As more and more hospitals start using Co-Op Donor Milk, I’m continuously surprised by the myths surrounding donor milk. Here are the first two:
1. “All donor breast milk is sterile.”
UNTRUE. Pasteurization does not result in a sterile product. It does lower the bioburden substantially, leaving a small percentage of bacteria untouched. Of more concern is that the pasteurization method used by virtually all milk banks (Holder pasteurization) does not eradicate spores, including the potentially lethal spores of bacillis cereus. B. cereus is difficult to detect as reported by Landers and Updegrove, “Bacteriological Screen of Donor Human Milk before and After Holder Pasteurization” (Breastfeeding Medicine, 2012 June;5(3):117-21.
Only Co-Op Donor Milk from Medolac Laboratories is commercially sterile.
2. “There is no need to screen raw donor milk for potential pathogens as it is just as good to test the milk after it’s processed to be sure everything has been killed.”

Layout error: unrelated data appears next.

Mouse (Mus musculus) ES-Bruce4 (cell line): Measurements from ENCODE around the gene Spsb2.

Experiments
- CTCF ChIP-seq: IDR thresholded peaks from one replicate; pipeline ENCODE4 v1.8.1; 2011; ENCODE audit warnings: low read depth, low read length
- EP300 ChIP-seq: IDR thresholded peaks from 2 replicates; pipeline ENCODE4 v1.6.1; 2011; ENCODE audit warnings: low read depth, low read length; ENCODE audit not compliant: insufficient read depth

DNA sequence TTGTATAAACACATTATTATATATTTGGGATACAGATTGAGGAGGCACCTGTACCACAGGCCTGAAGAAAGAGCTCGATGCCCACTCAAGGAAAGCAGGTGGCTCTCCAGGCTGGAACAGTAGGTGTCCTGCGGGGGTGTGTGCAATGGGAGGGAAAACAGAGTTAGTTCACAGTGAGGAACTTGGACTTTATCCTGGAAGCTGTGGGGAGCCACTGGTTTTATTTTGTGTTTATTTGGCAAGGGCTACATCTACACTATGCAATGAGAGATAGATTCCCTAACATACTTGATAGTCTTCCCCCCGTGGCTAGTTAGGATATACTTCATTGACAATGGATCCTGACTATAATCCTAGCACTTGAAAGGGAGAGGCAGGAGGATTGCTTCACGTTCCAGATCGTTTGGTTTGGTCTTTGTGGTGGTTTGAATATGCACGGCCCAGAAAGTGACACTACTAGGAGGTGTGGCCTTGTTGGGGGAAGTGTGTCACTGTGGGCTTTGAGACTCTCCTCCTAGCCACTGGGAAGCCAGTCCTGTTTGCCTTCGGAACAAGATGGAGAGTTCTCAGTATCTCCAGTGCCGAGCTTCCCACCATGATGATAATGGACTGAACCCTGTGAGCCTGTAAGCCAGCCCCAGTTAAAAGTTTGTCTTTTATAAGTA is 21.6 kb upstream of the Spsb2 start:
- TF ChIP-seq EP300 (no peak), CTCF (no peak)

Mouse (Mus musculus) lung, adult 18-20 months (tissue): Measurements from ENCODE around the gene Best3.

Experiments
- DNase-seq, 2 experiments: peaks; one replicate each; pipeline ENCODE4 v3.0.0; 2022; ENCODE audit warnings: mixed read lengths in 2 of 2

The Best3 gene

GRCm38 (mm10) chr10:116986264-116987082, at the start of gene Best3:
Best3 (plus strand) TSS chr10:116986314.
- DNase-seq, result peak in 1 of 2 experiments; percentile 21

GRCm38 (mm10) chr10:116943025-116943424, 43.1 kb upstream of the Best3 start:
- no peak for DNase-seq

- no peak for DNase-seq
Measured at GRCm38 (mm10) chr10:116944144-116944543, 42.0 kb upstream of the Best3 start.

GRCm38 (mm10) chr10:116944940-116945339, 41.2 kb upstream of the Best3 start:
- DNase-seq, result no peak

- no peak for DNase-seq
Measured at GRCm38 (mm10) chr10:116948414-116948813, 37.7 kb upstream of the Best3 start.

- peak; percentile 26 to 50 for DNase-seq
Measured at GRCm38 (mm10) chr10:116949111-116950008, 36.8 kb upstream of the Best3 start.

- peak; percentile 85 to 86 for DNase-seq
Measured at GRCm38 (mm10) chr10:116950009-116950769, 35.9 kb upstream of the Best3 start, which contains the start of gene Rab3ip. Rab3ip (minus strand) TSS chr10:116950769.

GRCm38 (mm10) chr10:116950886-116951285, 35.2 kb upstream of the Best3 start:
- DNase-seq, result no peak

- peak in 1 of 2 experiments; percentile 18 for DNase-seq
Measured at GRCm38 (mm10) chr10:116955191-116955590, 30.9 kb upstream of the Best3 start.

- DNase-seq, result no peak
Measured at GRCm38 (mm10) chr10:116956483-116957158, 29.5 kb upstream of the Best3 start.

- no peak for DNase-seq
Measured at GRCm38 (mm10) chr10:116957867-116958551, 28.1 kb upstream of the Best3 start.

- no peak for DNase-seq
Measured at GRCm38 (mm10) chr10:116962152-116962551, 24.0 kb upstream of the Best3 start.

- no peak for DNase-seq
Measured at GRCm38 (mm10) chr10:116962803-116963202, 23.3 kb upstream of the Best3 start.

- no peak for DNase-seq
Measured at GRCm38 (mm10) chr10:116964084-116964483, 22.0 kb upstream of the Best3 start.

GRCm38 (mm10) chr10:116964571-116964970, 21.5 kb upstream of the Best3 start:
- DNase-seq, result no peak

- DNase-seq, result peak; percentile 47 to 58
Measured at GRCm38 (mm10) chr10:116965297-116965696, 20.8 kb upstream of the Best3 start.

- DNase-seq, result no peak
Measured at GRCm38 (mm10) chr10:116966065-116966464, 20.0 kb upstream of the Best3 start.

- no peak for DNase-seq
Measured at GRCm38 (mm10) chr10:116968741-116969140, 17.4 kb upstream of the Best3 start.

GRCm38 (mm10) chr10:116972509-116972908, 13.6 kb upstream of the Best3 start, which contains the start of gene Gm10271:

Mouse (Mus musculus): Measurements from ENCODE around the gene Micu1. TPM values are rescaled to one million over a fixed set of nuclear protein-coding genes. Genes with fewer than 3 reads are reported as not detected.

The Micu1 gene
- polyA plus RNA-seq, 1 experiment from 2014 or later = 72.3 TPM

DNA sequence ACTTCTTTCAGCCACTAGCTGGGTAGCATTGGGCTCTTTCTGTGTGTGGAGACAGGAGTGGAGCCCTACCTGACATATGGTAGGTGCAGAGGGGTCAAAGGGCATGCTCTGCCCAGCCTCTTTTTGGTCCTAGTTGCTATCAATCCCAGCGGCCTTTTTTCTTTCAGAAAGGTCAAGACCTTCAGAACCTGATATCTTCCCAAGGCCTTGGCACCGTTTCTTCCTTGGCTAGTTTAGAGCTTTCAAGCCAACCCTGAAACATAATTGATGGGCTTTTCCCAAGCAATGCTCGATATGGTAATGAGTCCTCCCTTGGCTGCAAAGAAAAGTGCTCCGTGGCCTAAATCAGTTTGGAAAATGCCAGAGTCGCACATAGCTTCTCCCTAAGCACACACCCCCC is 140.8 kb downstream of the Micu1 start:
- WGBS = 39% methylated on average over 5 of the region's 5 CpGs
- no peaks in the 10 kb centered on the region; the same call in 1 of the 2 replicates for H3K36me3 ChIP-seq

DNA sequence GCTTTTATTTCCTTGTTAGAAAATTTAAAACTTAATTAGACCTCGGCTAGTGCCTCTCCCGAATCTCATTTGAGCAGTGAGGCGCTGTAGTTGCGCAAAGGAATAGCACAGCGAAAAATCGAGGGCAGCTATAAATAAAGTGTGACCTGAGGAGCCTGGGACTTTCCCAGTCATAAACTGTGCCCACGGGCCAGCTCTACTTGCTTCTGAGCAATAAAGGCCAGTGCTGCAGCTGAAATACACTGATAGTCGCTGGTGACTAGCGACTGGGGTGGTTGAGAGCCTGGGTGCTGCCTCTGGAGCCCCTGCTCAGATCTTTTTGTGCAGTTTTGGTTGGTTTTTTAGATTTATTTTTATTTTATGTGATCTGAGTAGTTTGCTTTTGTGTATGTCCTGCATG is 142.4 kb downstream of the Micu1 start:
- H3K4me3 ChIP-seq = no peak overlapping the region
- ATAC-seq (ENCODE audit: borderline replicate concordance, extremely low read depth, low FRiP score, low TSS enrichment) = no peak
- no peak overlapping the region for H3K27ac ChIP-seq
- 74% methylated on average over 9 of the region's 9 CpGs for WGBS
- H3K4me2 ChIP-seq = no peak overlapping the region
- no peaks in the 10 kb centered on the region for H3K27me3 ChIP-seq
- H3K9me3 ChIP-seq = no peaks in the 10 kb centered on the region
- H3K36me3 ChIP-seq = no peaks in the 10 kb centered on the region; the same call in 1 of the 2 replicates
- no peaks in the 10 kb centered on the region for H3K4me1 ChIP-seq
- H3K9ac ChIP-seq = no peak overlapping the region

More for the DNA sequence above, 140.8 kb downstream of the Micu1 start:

UNTRUE. Medolac Laboratories rejects about 12% of raw donor milk for unacceptably high levels of bacteria, yeast and mold. Certain bacteria, like s. aureus, b. cereus and e.coli, produce toxins when present in high levels. Not knowing the level of bacteria in raw milk means that heat stable toxins may remain in the milk, even if the thermal process succeeds in killing the pathogen. Because donor milk is used on the smallest and most fragile babies in the neonatal unit, it makes no sense to bypass bacterial screening and take the chance of providing donor milk with potentially lethal heat stable toxins.
Donor milk is a lifesaver for many babies but it is not magic. Human milk provides an excellent growth medium for bacteria and can easily become contaminated during pumping, storing and dispensing. Knowing the facts about donor milk will enable hospitals to make informed decisions about their suppliers.